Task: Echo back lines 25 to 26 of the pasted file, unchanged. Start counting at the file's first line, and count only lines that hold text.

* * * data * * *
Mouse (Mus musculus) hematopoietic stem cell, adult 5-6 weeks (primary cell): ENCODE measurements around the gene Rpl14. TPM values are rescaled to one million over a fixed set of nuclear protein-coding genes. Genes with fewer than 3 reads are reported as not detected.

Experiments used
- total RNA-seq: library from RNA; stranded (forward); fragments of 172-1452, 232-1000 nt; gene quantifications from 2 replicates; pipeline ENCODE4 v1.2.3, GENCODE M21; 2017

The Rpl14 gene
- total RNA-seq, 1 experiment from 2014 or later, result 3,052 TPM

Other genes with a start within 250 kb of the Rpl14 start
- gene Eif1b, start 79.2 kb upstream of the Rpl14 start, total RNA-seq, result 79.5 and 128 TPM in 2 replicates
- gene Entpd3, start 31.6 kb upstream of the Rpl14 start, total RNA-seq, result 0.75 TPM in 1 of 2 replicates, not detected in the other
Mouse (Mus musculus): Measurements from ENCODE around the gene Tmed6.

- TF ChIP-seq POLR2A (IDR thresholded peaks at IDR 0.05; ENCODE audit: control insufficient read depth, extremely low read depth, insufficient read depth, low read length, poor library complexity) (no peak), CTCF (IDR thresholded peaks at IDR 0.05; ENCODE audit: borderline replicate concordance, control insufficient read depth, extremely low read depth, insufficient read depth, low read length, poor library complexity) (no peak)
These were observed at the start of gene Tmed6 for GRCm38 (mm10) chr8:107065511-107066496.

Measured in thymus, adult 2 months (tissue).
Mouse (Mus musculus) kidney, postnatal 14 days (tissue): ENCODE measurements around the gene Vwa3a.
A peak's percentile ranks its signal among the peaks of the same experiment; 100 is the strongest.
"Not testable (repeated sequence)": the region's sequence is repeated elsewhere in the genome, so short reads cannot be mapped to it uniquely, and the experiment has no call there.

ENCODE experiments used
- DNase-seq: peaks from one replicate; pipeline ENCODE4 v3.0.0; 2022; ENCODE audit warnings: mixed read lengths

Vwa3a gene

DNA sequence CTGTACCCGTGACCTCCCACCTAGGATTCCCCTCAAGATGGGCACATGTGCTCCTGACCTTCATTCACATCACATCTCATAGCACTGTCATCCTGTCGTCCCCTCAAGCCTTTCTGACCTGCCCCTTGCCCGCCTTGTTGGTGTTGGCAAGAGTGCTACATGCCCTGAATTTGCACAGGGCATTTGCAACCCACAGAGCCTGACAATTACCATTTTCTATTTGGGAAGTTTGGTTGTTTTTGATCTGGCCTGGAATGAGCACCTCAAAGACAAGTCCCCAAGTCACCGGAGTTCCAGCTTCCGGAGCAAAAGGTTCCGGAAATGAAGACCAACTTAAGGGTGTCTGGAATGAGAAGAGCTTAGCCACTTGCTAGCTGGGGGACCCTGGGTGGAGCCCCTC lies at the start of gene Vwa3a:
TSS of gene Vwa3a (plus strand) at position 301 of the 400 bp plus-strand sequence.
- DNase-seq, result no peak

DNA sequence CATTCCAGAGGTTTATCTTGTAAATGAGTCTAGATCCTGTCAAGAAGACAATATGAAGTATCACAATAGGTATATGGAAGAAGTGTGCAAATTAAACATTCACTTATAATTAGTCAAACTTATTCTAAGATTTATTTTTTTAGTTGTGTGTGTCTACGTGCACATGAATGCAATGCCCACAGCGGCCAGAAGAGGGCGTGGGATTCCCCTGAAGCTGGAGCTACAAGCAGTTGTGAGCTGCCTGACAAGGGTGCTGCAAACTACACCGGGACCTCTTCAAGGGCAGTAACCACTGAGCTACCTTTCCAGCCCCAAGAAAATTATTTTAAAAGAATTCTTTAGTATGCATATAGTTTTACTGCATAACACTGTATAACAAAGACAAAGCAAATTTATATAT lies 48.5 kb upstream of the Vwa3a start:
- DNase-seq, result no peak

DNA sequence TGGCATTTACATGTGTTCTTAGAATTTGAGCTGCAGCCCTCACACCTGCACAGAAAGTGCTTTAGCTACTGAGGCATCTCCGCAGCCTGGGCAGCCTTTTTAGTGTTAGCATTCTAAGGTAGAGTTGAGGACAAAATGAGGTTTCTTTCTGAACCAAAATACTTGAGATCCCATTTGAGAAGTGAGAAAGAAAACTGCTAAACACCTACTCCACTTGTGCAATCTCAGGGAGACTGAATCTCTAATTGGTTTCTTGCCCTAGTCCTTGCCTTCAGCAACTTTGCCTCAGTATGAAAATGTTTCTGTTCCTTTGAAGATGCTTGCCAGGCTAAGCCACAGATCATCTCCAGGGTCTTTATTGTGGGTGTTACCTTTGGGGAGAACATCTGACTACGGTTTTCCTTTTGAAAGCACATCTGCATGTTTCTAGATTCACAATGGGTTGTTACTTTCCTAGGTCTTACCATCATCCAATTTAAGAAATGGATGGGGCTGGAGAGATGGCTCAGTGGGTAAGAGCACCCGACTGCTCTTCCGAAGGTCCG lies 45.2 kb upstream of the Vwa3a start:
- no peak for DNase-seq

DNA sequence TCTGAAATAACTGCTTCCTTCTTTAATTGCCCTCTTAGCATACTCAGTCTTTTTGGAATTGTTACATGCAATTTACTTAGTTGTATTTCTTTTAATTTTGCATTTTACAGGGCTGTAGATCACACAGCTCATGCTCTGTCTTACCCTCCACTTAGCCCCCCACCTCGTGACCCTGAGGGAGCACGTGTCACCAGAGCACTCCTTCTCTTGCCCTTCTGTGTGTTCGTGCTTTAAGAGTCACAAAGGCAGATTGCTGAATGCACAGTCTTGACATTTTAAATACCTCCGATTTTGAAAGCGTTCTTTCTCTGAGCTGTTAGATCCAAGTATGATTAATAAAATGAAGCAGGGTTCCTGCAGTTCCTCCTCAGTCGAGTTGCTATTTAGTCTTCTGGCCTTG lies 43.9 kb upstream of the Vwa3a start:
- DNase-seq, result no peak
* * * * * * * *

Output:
- no peak for DNase-seq

DNA sequence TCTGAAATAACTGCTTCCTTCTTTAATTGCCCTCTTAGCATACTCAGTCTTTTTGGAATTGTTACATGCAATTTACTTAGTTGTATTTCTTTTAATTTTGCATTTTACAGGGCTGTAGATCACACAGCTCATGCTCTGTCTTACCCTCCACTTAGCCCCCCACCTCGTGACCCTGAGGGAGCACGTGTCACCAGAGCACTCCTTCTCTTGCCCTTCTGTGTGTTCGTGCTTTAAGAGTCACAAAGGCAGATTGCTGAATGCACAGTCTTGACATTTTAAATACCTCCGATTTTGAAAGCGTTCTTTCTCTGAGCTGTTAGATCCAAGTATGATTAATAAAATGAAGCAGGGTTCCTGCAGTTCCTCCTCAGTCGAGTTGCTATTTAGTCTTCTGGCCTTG lies 43.9 kb upstream of the Vwa3a start: